Does this mean that Allah is better than Yahweh?

Professional football player Husain Abdullah is a Muslim and in a game two days ago he caught a touchdown pass and then slid to the ground, knelt in the end zone, and placed his forehead on the ground, the way that Muslims pray. The officials charged the team with a 15-yeard penalty for “unsportsmanlike conduct”.

That’s when things got heated. The NFL had cracked down on ‘celebrations’ because they had long since stopped being spontaneous events and were now carefully planned and choreographed to draw attention to the player, and the dances with their taunting and gloating had become too tasteless even for the NFL, which is saying a lot.

But if there was a religious element involved, such displays had been excused and as a result football and other professional sports teem with athletes making signs of the cross or similar gestures, thus publicly thanking god for taking time out from his busy schedule to help them make a good play.

“Rule 12, Section 3, Article 1 (d) states ‘players are prohibited from engaging in any celebrations or demonstrations while on the ground.’ However, the officiating mechanic in this situation is not to flag a player who goes to the ground as part of religious expression, and as a result, there should have been no penalty on the play.”

Going to the ground in celebration is forbidden by NFL rules unless the player is praying. Former Denver Broncos quarterback Tim Tebow, among other Christian players, have made it a regular part of the game.

Tim Tebow’s bows and prayers were so elaborate that it even spawned a new word ‘tebowing’.

So what happened with Abdullah? The news article goes on to say that some argued that the fine was not for Abdullah praying but for sliding along the ground. Others said he was punished because he was not praying to Yahweh, the Official God of the NFL. Yet others said that the rules against celebrating should have an exemption for all religious displays, which would make for interesting developments, such as maybe a synchronized praying dance like with swimming.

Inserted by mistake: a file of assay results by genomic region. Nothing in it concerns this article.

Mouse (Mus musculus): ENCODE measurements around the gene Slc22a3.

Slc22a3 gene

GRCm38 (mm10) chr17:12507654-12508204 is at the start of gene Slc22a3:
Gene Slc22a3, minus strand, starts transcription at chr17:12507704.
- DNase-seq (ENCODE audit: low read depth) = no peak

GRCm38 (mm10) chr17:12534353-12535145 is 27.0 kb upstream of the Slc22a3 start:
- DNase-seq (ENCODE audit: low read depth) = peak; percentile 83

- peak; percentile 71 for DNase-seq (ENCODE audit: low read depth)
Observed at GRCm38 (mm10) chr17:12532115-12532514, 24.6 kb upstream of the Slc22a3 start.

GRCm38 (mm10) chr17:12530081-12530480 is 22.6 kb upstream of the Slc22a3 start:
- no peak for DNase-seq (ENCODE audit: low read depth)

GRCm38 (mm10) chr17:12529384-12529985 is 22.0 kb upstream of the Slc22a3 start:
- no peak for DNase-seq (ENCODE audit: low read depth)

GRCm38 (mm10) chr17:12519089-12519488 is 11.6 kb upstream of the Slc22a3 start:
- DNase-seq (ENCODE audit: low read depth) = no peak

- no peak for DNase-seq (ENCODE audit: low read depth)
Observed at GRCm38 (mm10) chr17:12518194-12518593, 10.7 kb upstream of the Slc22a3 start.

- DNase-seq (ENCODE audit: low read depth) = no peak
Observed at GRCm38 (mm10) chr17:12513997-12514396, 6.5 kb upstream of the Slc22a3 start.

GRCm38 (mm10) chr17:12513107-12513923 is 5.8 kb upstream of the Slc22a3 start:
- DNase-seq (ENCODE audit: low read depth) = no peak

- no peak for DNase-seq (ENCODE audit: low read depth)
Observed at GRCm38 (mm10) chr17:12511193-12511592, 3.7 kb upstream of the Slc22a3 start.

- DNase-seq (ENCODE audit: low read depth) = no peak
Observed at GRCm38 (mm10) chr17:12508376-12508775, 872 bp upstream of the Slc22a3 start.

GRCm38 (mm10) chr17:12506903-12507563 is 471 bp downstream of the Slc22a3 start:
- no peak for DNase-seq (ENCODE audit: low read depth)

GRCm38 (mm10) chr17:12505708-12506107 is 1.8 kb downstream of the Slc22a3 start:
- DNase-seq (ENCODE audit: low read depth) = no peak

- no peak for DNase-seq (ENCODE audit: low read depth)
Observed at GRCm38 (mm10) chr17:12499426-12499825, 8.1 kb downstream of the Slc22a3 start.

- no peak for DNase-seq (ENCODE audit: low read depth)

But my question is more simple. Tebow had the most elaborate gestures but it was not enough for him to be dumped by several teams and he is now a commentator. Abdullah apparently is a much better player. Does this not prove that Allah is more powerful than Yahweh? Given that professional sports athletes are always seeking a greater competitive edge, will we see more conversions to Islam among them?


  1. moarscienceplz says

    It will be fun if a Santeria worshiper ever gets there. Lighting candles and waving chicken feet around is way more fun to watch than just plain vanilla bowing and praying.

  2. Chiroptera says

    What if someone belongs to a religion which has a celebratory ritual of making thrusting motions with one’s hips?

  3. Sean (I am not an imposter) says

    The issue here is Islamophobia, nothing more. If he had been a Christian the team wouldn’t have been penalized. I could care less who people pray to particularly in a venue as unimportant as professional football. The hero worship and mindless fanaticism revolving around professional sports often exceeds anything religion has to offer. But given the religio-patriotic aspects of professional sports and the elite interests that mindset serves, it’s understandable public displays of affection for the wrong god–especially THAT god–might get you sanctioned.

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